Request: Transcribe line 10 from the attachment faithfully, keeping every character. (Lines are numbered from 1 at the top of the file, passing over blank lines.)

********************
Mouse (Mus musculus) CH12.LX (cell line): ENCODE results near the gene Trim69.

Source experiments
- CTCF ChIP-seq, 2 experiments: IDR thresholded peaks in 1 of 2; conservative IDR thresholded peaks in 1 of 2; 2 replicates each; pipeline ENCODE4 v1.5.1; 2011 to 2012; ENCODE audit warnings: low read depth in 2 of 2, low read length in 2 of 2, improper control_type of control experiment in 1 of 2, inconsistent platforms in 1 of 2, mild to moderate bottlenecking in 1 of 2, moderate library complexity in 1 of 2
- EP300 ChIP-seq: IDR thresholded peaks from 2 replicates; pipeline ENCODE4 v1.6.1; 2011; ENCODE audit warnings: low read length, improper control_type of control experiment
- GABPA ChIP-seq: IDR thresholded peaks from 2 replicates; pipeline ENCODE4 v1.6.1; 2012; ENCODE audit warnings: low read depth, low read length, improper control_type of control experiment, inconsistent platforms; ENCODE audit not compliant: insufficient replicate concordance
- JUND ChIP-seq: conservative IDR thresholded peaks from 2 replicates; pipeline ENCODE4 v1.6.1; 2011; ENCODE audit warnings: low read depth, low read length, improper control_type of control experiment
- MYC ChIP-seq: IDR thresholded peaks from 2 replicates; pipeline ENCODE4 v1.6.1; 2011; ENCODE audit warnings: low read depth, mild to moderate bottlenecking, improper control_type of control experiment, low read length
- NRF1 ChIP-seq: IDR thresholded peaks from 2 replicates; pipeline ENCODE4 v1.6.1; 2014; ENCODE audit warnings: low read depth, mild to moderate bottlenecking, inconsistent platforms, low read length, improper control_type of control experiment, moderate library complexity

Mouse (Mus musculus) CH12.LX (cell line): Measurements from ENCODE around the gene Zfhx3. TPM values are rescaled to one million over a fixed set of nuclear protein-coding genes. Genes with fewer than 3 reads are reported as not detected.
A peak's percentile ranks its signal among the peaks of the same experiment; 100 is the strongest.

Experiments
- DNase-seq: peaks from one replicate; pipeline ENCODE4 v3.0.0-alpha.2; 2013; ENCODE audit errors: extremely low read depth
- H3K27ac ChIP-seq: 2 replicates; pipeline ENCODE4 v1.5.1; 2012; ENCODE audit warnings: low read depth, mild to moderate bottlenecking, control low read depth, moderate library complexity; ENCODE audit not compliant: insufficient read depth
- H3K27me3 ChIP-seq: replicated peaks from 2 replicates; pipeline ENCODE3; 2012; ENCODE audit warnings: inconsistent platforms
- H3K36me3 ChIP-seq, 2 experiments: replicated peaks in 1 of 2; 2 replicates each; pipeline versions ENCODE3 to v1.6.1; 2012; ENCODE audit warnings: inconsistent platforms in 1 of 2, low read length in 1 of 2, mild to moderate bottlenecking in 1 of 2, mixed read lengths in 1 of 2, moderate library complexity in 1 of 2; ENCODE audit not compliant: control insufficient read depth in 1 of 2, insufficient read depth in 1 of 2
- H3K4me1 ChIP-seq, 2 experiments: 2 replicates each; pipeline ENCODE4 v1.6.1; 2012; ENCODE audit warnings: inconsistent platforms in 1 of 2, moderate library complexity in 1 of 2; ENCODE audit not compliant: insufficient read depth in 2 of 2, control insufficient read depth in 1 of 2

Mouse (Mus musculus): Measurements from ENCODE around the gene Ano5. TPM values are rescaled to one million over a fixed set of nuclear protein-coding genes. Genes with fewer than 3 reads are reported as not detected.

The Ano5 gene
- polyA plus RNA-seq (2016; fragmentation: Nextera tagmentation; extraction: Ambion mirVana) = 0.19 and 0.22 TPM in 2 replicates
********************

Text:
A peak's percentile ranks its signal among the peaks of the same experiment; 100 is the strongest.